FIG. 5 is a flow diagram that illustrates the processing of a verify device identifier component of the RDI system in some embodiments. A verify device identifier component 500 is passed a repair notification that includes a possible MAC address and a housing identifier and verifies that the possible MAC address is the same as that broadcast by the repaired device. In block 501, the component requests the power distribution system to perform a power up cycle for the housing identified by the housing identifier. The power distribution system may cut off power to the housing momentarily so that the device installed in the housing reboots when the power is restored. As part of the rebooting process, the device broadcasts its MAC address in accordance with the Preboot Execution Environment protocol. In block 502, the component receives the broadcast MAC address. In decision block 503, if the broadcast MAC address is the same as the possible MAC address included in the repair notification, then the MAC address is verified and the component continues at block 504, else the component continues at block 505. In block 504, the component updates the configuration repository to effect the placing of the device in service and the completes. In block 505, the component reports that the MAC address of the device could not be verified and then completes. In some embodiments, the repair notification may include a list of possible MAC addresses. In such a case, the component designates a MAC address as verified when the broadcast MAC address matches at least one of the MAC addresses in the list.

Although the subject matter has been described in language specific to structural features and/or acts, it is to be understood that the subject matter defined in the appended claims is not necessarily limited to the specific features or acts described above. Rather, the specific features and acts described above are disclosed as example forms that implement the claims. For example, rather than using a power distribution system to reboot a server blade so that its MAC address is broadcast, a server rack may have a hardware or software mechanism to direct a server blade to broadcast its MAC address without rebooting. Accordingly, the invention is not limited except as by the appended claims.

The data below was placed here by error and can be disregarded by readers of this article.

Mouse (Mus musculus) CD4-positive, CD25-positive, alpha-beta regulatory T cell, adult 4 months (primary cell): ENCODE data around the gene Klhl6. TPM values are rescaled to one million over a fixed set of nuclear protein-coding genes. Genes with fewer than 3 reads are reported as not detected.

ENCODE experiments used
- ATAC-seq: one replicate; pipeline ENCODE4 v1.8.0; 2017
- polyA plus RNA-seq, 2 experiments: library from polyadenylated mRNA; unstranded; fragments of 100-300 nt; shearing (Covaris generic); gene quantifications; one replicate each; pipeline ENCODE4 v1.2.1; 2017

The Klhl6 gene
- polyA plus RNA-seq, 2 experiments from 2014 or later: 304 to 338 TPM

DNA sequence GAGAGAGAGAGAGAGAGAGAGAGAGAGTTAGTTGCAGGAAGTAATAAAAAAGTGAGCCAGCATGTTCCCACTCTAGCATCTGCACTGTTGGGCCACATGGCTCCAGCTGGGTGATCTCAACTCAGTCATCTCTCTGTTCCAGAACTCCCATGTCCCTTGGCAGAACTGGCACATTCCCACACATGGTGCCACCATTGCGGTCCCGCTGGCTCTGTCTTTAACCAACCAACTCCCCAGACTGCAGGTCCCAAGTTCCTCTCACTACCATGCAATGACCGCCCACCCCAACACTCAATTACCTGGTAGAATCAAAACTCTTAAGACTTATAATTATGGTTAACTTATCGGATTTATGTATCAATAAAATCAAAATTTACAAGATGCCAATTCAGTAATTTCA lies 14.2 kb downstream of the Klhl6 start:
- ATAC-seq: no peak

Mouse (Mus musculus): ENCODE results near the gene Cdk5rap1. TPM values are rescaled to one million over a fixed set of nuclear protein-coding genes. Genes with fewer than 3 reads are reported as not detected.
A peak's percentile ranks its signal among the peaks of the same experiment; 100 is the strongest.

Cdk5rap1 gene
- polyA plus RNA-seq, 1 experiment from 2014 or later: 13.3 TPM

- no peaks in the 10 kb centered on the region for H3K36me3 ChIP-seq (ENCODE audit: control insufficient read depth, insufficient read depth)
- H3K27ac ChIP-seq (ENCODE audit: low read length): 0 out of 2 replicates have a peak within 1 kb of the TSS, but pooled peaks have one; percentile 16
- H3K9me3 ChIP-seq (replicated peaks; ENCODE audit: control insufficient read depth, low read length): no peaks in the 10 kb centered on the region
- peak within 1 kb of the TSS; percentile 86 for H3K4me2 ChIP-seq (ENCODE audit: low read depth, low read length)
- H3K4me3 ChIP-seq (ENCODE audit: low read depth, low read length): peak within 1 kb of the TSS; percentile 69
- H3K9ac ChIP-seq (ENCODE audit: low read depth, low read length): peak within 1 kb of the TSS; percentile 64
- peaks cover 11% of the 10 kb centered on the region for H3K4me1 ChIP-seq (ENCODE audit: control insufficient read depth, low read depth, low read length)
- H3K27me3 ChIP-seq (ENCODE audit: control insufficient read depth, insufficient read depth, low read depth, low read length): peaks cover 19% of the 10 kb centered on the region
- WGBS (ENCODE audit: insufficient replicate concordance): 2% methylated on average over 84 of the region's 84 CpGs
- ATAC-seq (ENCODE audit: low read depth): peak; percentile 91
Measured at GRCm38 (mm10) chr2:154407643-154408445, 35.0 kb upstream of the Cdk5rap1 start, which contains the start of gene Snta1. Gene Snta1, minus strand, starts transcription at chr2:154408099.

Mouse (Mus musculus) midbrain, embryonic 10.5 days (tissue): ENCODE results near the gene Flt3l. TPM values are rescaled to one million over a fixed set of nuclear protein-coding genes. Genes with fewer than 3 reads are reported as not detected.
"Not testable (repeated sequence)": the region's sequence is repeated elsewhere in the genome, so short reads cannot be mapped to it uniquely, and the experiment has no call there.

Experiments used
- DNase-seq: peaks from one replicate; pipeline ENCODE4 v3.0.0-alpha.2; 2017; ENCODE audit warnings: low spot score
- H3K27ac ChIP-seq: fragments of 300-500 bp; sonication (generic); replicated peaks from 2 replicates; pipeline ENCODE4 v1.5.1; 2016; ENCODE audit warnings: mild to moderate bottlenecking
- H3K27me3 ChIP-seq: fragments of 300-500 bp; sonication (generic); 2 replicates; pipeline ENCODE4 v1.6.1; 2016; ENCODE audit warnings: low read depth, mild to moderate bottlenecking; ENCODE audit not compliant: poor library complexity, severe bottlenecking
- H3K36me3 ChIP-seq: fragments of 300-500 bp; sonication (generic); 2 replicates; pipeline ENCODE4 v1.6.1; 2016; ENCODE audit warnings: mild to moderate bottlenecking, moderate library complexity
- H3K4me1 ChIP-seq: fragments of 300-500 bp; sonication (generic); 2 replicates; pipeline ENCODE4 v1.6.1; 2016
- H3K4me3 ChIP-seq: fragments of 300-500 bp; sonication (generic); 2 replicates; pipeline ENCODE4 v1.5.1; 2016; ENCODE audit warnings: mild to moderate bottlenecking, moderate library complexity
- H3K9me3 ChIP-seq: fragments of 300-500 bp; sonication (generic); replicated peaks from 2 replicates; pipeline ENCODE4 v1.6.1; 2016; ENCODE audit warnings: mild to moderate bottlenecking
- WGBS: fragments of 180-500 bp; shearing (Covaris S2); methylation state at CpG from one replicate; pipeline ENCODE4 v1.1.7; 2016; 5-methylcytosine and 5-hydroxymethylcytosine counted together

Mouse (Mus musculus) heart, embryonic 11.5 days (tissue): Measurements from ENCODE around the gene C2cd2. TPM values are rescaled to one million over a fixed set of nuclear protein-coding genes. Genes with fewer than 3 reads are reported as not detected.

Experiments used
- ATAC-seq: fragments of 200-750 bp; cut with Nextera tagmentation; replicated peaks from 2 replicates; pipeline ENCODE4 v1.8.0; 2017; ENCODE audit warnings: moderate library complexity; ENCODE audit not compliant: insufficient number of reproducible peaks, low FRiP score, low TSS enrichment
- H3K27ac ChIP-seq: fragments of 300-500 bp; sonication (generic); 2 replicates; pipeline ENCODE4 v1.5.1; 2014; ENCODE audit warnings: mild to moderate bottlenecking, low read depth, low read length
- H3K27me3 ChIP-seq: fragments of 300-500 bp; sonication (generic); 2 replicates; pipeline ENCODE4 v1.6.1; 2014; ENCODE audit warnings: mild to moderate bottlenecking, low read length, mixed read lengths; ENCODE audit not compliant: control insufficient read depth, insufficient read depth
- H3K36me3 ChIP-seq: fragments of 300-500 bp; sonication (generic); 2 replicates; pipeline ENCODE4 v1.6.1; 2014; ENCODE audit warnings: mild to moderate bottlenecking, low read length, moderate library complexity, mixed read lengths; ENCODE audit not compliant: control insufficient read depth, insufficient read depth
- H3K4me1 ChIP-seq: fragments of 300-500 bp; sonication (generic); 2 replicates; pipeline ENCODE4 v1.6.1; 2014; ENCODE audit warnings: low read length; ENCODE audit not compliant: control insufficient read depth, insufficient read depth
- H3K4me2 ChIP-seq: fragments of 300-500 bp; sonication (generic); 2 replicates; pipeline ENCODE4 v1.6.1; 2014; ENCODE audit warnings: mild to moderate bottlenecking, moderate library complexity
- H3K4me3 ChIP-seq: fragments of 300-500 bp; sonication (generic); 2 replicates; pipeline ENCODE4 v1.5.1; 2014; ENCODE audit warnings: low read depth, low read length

Claims (20)

We claim:
1. A method for determining a device identifier assigned to a device within an installation, the installation having collections of devices, each collection having multiple housings for housing devices, each housing having a housing identifier, the method comprising:
receiving an indication that a target device has been installed in a target housing of a target collection identified by a target housing identifier; and
after receiving the indication that a target device has been installed,
receiving a possible device identifier of the target device;
directing a power management system to control power to the target housing to effect a reboot of the target device; and
after directing the power management system,
receiving a broadcast device identifier broadcast by the target device as a result of rebooting;
comparing the received broadcast device identifier to the received possible device identifier; and
when the received broadcast device identifier and the received possible device identifier are the same, designating that same device identifier as the device identifier of the target device.
2. The method of claim 1 wherein the installation has a network interconnect and each collection has an interconnect device for providing access to the network interconnect to the devices installed in the housings of the collection.
3. The method of claim 2 wherein the interconnect device maintains a mapping of housing identifiers to device identifiers.
4. The method of claim 3 wherein the possible device identifier is received from the interconnect device of the target collection.